David Smith, Art Professor, Edgewood College, introduces the murals painted by self-taught artist Ernest Hüpenden in the late 1890s. Hüpenden’s work reflects the rich tradition of folk art in Wisconsin and is painted on the walls and ceiling at The Painted Forest in Valton, Wisconsin.
Megan O'Connell, Executive Director, Shake Rag Alley Center for the Arts, Mineral Point, shares the history of the center for artists and crafts people in Wisconsin’s Driftless region. Artists are drawn to Shake Rag Alley to share traditional craft techniques.
Susan Apps-Bodilly, Teacher and Author, “One Room Schools: Stories from the Days of 1 Room, 1 Teacher, 8 Grades,” delves into what education was like in one-room schools in Wisconsin. Students were in class with their siblings and teachers lived with the families. Learn what led to the closing of the schools, which were also gathering places for the community.
Richard Hirsh, Professor, Department of History, Virginia Tech, explains the origins of regulation in the American electric utility system and explains its close tie to technical innovation. Hirsh also delves into deregulation and its effects on the energy industry.
Cara Lee Mahany Braithwait, Director, Wisconsin Public Utility Institute; Scott Williams, Wisconsin Energy Institute Liaison, Wisconsin Public Utility Institute; and Terry Hottenroth, Attorney, Hottneroth Law Offices, LLC; discuss the history of power and the history of the politics that brought us to the industry that we have today.
Henry Sapoznik, Director, Mayrent Institute for Yiddish Culture, UW-Madison, shares the history of how Yiddish radio came to Wisconsin in 1929. With an offer from William Paley to join the Columbia Broadcasting System (CBS), WISN in Milwaukee signed on to air Yiddish programming from New York City.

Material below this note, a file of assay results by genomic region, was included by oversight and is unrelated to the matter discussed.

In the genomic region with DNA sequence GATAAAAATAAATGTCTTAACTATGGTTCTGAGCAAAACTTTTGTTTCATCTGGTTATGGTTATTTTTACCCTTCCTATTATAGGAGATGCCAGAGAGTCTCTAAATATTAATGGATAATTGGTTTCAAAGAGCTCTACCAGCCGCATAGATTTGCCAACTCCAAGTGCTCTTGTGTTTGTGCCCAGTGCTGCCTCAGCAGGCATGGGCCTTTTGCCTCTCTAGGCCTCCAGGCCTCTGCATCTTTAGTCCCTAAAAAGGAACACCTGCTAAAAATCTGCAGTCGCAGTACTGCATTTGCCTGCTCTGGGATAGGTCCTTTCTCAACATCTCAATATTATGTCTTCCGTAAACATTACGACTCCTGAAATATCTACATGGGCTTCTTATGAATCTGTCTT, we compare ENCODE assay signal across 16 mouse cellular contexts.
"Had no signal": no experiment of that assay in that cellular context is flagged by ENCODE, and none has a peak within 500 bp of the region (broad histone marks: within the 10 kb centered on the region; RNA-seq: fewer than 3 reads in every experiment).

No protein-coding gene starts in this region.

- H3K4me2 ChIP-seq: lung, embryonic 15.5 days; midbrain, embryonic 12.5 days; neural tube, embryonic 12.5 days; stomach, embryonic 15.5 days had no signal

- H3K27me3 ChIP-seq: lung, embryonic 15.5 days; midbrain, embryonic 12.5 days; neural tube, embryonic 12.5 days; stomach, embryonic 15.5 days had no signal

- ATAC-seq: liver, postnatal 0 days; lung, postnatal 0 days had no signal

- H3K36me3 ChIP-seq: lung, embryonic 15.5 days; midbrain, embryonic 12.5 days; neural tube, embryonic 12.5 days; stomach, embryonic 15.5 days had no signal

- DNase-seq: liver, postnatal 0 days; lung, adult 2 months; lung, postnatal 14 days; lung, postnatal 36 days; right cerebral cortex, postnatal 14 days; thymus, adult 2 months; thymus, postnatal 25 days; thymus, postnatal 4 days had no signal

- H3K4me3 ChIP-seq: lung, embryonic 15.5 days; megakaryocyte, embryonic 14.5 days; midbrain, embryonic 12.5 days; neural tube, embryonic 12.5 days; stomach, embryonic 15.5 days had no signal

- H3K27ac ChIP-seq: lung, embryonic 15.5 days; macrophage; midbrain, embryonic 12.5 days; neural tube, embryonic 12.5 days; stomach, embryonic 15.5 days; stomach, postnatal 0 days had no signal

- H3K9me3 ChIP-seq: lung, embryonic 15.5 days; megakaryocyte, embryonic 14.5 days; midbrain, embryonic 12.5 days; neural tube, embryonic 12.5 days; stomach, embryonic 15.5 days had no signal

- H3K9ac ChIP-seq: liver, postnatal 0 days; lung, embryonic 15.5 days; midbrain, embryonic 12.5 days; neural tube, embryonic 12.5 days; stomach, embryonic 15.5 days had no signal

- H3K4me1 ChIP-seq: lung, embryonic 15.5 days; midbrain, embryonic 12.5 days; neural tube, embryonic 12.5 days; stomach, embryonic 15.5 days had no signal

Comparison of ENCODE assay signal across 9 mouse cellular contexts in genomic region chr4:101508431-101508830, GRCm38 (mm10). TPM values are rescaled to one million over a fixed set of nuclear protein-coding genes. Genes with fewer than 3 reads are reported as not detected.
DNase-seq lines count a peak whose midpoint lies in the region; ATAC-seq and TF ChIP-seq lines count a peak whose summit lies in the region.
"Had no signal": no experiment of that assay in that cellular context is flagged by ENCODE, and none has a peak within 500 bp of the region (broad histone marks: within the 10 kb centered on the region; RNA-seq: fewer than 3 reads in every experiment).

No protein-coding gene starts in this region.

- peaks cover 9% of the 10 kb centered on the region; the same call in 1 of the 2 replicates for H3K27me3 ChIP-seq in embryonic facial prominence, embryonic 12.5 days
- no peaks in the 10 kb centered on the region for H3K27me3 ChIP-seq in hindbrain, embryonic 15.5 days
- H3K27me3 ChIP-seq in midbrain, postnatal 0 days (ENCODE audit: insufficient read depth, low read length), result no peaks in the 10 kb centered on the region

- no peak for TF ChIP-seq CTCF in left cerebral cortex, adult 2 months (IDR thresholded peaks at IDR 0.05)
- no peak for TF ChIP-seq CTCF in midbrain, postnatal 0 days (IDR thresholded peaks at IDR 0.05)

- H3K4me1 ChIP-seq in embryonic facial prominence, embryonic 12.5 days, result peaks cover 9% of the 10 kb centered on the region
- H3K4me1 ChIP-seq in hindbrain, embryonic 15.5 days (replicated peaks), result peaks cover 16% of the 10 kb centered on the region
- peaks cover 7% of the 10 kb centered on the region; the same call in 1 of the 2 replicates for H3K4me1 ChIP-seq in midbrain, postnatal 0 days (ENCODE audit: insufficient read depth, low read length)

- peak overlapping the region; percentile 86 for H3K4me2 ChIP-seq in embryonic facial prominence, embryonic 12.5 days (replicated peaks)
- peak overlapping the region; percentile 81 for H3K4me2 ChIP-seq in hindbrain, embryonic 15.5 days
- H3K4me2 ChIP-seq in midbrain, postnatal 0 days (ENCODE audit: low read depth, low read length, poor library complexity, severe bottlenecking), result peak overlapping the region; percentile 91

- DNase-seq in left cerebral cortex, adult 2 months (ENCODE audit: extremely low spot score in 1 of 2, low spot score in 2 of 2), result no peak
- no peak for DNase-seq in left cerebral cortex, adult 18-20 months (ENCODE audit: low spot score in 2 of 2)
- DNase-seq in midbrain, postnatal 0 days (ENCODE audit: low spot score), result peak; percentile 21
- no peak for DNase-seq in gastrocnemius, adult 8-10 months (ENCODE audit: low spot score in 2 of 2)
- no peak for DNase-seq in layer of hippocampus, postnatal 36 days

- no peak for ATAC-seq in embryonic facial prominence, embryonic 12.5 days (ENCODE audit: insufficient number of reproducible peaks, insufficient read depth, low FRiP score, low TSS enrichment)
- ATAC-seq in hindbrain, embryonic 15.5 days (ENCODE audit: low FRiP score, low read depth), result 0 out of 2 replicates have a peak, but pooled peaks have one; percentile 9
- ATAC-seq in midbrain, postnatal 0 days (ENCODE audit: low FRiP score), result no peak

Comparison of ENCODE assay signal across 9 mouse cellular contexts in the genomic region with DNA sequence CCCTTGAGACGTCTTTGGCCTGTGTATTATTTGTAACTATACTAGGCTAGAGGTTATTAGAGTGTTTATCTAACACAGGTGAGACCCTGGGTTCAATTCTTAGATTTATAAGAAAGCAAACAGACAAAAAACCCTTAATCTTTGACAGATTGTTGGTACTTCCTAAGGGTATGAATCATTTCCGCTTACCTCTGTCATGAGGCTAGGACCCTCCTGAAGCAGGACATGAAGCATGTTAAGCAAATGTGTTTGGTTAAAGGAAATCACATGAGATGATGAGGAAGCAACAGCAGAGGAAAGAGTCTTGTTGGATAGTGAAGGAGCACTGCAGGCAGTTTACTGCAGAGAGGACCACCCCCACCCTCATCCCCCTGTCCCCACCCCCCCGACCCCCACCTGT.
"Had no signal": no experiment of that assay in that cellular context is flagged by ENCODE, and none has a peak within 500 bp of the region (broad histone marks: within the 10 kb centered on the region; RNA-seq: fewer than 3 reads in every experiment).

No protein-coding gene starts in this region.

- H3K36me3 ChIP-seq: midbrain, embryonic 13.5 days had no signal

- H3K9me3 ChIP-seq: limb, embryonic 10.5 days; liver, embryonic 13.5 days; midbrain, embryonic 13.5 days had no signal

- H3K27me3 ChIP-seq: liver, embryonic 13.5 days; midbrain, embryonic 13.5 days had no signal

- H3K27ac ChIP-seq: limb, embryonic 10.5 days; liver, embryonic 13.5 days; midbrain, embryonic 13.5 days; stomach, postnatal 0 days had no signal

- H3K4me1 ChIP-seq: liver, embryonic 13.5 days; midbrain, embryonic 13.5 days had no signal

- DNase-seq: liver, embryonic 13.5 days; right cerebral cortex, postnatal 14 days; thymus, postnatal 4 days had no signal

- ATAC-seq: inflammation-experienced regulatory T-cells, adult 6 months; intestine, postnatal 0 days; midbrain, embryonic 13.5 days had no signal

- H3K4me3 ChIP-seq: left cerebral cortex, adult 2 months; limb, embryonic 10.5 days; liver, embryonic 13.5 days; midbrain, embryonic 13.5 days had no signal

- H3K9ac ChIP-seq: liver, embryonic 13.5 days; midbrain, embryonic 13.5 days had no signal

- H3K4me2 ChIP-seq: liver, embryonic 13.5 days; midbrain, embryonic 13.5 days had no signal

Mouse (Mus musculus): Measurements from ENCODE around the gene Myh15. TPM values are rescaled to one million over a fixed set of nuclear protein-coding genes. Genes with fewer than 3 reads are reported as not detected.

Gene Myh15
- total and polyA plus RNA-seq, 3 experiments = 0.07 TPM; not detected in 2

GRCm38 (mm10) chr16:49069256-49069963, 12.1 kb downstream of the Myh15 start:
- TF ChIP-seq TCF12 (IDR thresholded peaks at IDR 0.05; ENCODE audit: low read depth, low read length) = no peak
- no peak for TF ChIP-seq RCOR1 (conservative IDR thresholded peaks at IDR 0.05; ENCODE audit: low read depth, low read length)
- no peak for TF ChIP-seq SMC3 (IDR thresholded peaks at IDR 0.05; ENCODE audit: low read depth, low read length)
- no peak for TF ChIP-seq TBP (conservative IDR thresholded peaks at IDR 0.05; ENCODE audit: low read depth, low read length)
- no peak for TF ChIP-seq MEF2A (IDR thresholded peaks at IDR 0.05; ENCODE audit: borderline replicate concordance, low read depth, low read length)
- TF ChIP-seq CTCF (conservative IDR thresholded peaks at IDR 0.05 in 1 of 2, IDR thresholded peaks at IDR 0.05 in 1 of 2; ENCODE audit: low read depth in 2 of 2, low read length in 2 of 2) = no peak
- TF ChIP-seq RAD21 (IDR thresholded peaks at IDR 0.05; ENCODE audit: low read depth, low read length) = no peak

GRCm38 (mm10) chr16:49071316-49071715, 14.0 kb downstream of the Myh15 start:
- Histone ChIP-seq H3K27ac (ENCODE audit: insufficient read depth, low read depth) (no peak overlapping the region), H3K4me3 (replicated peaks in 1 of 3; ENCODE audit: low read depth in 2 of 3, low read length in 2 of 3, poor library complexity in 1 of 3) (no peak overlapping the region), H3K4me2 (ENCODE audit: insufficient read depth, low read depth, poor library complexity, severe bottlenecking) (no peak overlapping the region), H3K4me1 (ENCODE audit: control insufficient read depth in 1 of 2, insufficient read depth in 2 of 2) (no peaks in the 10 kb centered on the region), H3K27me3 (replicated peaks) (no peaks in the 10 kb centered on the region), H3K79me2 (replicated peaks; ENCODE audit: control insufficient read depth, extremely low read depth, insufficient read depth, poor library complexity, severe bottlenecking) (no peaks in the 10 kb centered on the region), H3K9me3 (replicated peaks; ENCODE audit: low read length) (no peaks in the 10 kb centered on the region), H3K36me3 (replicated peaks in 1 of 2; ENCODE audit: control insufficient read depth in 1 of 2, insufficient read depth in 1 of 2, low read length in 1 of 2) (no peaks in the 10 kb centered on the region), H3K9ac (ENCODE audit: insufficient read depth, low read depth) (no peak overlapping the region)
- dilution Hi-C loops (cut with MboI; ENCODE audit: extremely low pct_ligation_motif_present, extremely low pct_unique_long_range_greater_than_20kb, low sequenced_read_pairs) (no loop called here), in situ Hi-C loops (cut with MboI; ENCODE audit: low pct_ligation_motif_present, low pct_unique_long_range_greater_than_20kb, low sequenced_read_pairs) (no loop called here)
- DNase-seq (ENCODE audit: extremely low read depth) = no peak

Erika Janik, Author, Marketplace of the Marvelous: The Strange Origins of Modern Medicine, shares stories of popular alternative medical cures in 19th century America. Janik discusses remedies which challenged mainstream medical practices and which drew support from such notables as Mark Twain, Abraham Lincoln, Harriet Beecher Stowe and Charles Darwin.
Stanley Temple, Professor Emeritus, Department of Forest and Wildlife Ecology, UW-Madison, memorializes the hundredth anniversary of the extinction of the passenger pigeon. The last surviving passenger pigeon died in a Cincinnati zoo in 1914. Temple traces the decline from billions of birds to one, to none.
Kurt Sampson, Naturalist, Aztalan State Park, shares photographs taken during excavations at Aztalan State Park. The photos, dated 1919, 1920 and 1932, offer a glimpse into the site’s prehistoric occupation.
James McKeown, Professor, Department of Classics, UW-Madison, explores the medical beliefs held by the ancient Greeks. While much of what they believed still holds true today, some of their beliefs fall into a gray area between fact and fantasy.